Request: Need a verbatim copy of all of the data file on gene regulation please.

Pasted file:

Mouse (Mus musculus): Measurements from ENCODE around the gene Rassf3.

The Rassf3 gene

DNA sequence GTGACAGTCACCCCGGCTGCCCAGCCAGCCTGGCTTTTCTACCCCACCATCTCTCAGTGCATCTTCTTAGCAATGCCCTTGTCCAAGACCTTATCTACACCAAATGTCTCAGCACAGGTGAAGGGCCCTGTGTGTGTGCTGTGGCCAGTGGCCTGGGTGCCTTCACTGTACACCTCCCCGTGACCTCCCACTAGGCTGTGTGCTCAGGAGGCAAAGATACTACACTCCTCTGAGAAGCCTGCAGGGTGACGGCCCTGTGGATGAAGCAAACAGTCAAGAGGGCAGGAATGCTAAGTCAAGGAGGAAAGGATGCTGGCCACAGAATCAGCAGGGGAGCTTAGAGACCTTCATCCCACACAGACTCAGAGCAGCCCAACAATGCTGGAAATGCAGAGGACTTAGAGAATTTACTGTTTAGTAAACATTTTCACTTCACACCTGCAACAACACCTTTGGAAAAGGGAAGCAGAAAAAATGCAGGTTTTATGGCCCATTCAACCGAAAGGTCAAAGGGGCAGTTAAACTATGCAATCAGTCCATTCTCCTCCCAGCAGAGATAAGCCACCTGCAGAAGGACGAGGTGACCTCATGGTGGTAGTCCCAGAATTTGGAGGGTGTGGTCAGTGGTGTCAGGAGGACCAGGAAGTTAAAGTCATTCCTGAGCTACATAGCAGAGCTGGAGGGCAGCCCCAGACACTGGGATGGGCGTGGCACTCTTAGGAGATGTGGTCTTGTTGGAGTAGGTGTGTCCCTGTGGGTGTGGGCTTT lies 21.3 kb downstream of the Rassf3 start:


Mouse (Mus musculus): Measurements from ENCODE around the gene Rassf3.

The Rassf3 gene

DNA sequence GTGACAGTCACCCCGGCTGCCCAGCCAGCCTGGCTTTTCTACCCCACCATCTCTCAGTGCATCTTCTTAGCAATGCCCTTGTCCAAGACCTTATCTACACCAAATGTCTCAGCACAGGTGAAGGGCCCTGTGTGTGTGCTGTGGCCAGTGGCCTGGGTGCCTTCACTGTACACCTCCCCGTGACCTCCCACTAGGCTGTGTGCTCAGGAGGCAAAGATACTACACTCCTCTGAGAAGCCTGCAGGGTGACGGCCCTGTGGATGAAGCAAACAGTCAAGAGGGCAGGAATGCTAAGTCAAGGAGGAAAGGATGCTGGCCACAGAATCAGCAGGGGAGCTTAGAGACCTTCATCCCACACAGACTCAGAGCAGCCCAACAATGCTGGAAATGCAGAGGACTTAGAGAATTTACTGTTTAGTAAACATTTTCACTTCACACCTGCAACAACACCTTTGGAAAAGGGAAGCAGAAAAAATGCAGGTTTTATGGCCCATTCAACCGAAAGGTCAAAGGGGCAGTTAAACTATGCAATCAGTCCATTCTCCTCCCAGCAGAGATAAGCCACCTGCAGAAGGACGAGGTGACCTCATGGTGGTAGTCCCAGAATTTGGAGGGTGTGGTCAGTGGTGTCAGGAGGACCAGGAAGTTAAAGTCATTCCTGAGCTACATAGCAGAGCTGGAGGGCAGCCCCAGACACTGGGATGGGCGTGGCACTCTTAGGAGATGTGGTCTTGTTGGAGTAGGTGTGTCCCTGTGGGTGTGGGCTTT lies 21.3 kb downstream of the Rassf3 start: